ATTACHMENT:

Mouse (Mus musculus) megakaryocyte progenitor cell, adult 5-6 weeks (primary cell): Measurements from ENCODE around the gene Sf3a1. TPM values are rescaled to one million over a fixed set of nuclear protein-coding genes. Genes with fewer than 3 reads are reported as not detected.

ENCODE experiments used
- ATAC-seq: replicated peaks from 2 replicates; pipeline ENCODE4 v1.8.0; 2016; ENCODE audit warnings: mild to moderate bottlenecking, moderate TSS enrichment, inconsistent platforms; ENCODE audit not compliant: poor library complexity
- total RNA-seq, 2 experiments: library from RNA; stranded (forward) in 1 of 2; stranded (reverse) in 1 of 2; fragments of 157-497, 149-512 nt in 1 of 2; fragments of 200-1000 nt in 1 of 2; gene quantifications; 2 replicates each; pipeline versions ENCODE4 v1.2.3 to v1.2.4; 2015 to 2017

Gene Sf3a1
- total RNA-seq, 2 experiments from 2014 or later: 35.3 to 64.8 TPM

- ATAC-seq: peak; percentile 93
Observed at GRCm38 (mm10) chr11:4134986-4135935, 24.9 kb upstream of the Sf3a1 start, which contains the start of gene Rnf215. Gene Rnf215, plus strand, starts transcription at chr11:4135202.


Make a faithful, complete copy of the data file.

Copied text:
Mouse (Mus musculus) megakaryocyte progenitor cell, adult 5-6 weeks (primary cell): Measurements from ENCODE around the gene Sf3a1. TPM values are rescaled to one million over a fixed set of nuclear protein-coding genes. Genes with fewer than 3 reads are reported as not detected.

ENCODE experiments used
- ATAC-seq: replicated peaks from 2 replicates; pipeline ENCODE4 v1.8.0; 2016; ENCODE audit warnings: mild to moderate bottlenecking, moderate TSS enrichment, inconsistent platforms; ENCODE audit not compliant: poor library complexity
- total RNA-seq, 2 experiments: library from RNA; stranded (forward) in 1 of 2; stranded (reverse) in 1 of 2; fragments of 157-497, 149-512 nt in 1 of 2; fragments of 200-1000 nt in 1 of 2; gene quantifications; 2 replicates each; pipeline versions ENCODE4 v1.2.3 to v1.2.4; 2015 to 2017

Gene Sf3a1
- total RNA-seq, 2 experiments from 2014 or later: 35.3 to 64.8 TPM

- ATAC-seq: peak; percentile 93
Observed at GRCm38 (mm10) chr11:4134986-4135935, 24.9 kb upstream of the Sf3a1 start, which contains the start of gene Rnf215. Gene Rnf215, plus strand, starts transcription at chr11:4135202.